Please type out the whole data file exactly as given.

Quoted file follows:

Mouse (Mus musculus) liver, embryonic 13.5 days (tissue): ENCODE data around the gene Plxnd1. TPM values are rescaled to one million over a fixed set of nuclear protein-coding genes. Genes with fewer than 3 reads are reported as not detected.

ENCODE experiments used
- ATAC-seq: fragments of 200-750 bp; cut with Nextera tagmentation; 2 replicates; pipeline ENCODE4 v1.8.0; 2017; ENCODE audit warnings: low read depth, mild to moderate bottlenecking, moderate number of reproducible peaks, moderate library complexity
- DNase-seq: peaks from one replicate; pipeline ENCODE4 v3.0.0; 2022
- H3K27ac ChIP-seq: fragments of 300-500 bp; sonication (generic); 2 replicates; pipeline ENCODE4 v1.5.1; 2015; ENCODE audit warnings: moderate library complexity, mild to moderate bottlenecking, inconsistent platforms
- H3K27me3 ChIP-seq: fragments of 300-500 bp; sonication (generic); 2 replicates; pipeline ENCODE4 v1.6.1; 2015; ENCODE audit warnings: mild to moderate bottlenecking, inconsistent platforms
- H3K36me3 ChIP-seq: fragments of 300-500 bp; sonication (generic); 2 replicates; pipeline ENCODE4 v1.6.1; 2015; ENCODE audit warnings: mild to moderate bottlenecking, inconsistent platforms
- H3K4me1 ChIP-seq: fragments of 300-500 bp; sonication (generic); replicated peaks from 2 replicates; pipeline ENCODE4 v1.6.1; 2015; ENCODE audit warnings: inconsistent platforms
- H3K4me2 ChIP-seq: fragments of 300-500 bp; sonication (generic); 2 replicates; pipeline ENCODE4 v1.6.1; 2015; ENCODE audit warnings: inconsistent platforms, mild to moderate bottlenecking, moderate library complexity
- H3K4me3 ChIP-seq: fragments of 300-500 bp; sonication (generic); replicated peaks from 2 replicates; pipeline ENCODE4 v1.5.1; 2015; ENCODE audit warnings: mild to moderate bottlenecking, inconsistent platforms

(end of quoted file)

Mouse (Mus musculus) liver, embryonic 13.5 days (tissue): ENCODE data around the gene Plxnd1. TPM values are rescaled to one million over a fixed set of nuclear protein-coding genes. Genes with fewer than 3 reads are reported as not detected.

ENCODE experiments used
- ATAC-seq: fragments of 200-750 bp; cut with Nextera tagmentation; 2 replicates; pipeline ENCODE4 v1.8.0; 2017; ENCODE audit warnings: low read depth, mild to moderate bottlenecking, moderate number of reproducible peaks, moderate library complexity
- DNase-seq: peaks from one replicate; pipeline ENCODE4 v3.0.0; 2022
- H3K27ac ChIP-seq: fragments of 300-500 bp; sonication (generic); 2 replicates; pipeline ENCODE4 v1.5.1; 2015; ENCODE audit warnings: moderate library complexity, mild to moderate bottlenecking, inconsistent platforms
- H3K27me3 ChIP-seq: fragments of 300-500 bp; sonication (generic); 2 replicates; pipeline ENCODE4 v1.6.1; 2015; ENCODE audit warnings: mild to moderate bottlenecking, inconsistent platforms
- H3K36me3 ChIP-seq: fragments of 300-500 bp; sonication (generic); 2 replicates; pipeline ENCODE4 v1.6.1; 2015; ENCODE audit warnings: mild to moderate bottlenecking, inconsistent platforms
- H3K4me1 ChIP-seq: fragments of 300-500 bp; sonication (generic); replicated peaks from 2 replicates; pipeline ENCODE4 v1.6.1; 2015; ENCODE audit warnings: inconsistent platforms
- H3K4me2 ChIP-seq: fragments of 300-500 bp; sonication (generic); 2 replicates; pipeline ENCODE4 v1.6.1; 2015; ENCODE audit warnings: inconsistent platforms, mild to moderate bottlenecking, moderate library complexity
- H3K4me3 ChIP-seq: fragments of 300-500 bp; sonication (generic); replicated peaks from 2 replicates; pipeline ENCODE4 v1.5.1; 2015; ENCODE audit warnings: mild to moderate bottlenecking, inconsistent platforms